It was said about TV’s “Seinfeld” that it was a show about nothing. That wasn’t quite true, of course, but the label stuck. Now it may be said, too, about “The Flamingo Kid,” having its world premiere at Hartford Stage, unless you count familiar tropes about father-son conflicts and coming-of-age. Musicalizing the 1984 film that starred Matt Dillon as a teen on the cusp of manhood, the stage transformation is good-natured and lively but bland and uninvolving.
Staged by Darko Tresnjak, Hartford’s artistic director’s farewell production obviously has its eye on Broadway, following the path of the theater’s “A Gentleman’s Guide to Love and Murder” and “Anastasia.” Whether the lightweight “Flamingo” can make it in New York is problematical, although it looks expensive. Alexander Dodge’s scenic design, Philip Rosenberg’s lighting, Linda Cho’s costumes, Peter Hylenski’s sound and Aaron Rhyne’s projection design are top-notch.
Jeffrey Winnick (Jimmy Brewer) is a Jewish teen living in Brooklyn with his working-class plumber father Arthur (Adam Heller) and sympathetic mother Ruth (Liz Larsen). Friends take Jimmy to El Flamingo, a Long Island resort where he eventually works as, first, a parking attendant, then a cabana boy, earning big tips from admiring yentas and putting his gin rummy skills to gainful use. (The club was founded by and for Jews since other such clubs were restricted.)
Jimmy falls for the angelic Karla Samuels (Samantha Massell), visiting from California and staying with gin rummy champ, the big shot Phil Brody (Mark Kudisch), his bored wife Phyllis (Lesli Margherita) and their daughter Joyce (Lindsey Brett Carothers).
Jeffrey, in thrall to Phil, is tempted by an offer to become a salesman at Phil’s car dealership. Pitting his new-found hero against his hard-working father also allows Jeffrey a Hobson’s Choice between becoming a ladder-climbing salesman or college student.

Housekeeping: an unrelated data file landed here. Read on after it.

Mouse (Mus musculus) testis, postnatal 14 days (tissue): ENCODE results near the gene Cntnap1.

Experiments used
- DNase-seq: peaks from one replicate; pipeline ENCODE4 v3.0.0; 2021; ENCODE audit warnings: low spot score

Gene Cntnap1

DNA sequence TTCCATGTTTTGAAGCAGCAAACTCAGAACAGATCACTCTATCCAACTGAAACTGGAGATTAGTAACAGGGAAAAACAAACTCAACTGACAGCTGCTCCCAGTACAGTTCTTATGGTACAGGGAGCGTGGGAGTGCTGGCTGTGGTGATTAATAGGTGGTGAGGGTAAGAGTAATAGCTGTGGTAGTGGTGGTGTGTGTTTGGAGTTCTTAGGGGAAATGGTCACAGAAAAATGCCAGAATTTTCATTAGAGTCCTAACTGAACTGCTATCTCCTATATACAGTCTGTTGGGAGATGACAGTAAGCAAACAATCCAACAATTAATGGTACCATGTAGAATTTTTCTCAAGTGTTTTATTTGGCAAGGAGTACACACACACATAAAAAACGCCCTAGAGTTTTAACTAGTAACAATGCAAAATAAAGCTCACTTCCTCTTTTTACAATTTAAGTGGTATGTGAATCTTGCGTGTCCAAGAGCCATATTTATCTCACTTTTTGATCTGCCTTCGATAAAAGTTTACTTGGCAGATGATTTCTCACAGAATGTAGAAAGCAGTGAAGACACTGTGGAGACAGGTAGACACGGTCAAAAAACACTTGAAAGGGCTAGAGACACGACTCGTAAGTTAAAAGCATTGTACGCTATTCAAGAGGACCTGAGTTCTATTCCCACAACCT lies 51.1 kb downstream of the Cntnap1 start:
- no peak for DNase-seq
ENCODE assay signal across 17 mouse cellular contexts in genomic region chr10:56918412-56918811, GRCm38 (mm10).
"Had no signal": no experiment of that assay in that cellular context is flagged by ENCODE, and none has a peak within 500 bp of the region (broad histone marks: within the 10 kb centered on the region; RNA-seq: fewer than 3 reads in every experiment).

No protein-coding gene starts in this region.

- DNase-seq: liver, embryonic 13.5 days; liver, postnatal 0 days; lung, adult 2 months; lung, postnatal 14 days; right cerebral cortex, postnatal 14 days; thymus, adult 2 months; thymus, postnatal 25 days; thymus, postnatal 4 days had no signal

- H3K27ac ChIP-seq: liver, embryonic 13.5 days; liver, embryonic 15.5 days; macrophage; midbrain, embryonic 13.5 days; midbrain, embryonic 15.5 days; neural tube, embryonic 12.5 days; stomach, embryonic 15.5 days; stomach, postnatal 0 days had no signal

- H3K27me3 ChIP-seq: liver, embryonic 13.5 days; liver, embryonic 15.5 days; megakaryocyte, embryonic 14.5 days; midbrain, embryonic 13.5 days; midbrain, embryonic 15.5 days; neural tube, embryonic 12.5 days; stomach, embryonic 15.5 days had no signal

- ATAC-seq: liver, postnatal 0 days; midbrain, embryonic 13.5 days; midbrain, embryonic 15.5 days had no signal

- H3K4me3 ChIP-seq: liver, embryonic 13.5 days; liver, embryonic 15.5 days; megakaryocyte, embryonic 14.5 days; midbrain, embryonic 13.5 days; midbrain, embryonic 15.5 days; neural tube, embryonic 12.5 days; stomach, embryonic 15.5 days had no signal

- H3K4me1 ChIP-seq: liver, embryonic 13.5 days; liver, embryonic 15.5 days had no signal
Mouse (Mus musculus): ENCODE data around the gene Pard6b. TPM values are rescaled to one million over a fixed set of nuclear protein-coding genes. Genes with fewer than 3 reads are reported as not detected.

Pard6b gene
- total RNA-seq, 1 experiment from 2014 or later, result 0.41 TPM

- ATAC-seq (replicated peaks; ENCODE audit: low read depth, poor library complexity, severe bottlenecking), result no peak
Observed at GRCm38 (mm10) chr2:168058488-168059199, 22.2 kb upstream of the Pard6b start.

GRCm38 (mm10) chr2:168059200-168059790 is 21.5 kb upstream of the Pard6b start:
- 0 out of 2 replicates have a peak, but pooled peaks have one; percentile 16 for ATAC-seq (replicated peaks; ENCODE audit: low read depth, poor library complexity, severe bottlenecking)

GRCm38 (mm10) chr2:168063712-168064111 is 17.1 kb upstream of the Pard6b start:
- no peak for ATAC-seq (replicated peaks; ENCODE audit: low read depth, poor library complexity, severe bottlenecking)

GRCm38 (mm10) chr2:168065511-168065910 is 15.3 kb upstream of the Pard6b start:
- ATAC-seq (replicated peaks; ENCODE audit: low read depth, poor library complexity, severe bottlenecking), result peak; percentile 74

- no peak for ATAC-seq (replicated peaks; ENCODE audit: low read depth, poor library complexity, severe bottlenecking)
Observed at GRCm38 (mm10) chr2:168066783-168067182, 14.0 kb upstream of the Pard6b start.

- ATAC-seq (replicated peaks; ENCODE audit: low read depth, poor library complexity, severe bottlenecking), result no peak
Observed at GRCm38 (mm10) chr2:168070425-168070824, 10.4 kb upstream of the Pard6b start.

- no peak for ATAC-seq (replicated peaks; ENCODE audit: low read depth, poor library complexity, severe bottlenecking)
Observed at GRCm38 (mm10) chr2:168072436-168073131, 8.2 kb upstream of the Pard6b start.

Jimmy Brewer’s Jeffrey is attractive though neither sensuous nor dangerous. As Karla, the laid-back Samantha Massell finds the character’s pragmatic approach to life, while Lesli Margherita is a hoot as Phyllis and Marc Kudisch hams it up as husband Phil. Omar Lopez-Cepero is very funny as an egotistical rhumba instructor, with Adam Heller and Liz Larsen adding gravitas as Jeffrey’s parents. His angry “This is My House” and her plaintive “A Mother Knows” are highlights.
With book and lyrics by Robert L. Freedman and music by Scott Frankel, “The Flamingo Kid” ambles its way through the two-and-a-half hour evening. Both Tresnjak’s direction and Denis Jones’ choreography are zestful. Many numbers hit their targets: “Another Summer Day is Brooklyn,” “Never Met a Boy Like You,” “Rockaway Rhumba” and “The Cookie Crumbles” in particular.
Yet, despite glancing mentions of “The Feminine Mystique” and the Cuban missile crisis, the show is stubbornly insular, safe and rather pointless.